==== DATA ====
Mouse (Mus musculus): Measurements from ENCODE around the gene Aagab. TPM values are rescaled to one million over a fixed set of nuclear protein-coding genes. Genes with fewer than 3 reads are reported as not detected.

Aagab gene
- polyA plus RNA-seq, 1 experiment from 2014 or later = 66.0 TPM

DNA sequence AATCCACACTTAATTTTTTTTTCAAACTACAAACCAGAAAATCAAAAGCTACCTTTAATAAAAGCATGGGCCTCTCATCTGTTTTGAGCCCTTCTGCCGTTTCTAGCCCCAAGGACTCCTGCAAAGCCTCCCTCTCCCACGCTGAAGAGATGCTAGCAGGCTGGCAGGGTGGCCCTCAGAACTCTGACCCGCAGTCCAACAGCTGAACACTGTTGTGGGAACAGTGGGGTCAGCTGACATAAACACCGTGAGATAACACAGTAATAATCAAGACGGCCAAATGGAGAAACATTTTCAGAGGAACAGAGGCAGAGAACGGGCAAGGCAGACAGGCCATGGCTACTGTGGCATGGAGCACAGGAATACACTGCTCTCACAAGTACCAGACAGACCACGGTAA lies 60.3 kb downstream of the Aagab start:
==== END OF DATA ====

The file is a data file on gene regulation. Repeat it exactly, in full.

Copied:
Mouse (Mus musculus): Measurements from ENCODE around the gene Aagab. TPM values are rescaled to one million over a fixed set of nuclear protein-coding genes. Genes with fewer than 3 reads are reported as not detected.

Aagab gene
- polyA plus RNA-seq, 1 experiment from 2014 or later = 66.0 TPM

DNA sequence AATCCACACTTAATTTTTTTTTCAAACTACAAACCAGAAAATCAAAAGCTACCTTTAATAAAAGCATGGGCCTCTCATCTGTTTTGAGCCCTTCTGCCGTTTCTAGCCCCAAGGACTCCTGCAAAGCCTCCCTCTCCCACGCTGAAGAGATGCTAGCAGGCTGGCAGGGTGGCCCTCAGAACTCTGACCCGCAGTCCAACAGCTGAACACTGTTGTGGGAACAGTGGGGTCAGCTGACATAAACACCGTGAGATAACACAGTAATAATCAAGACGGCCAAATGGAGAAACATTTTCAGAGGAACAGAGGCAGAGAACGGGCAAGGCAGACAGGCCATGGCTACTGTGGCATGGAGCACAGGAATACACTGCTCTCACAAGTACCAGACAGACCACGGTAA lies 60.3 kb downstream of the Aagab start: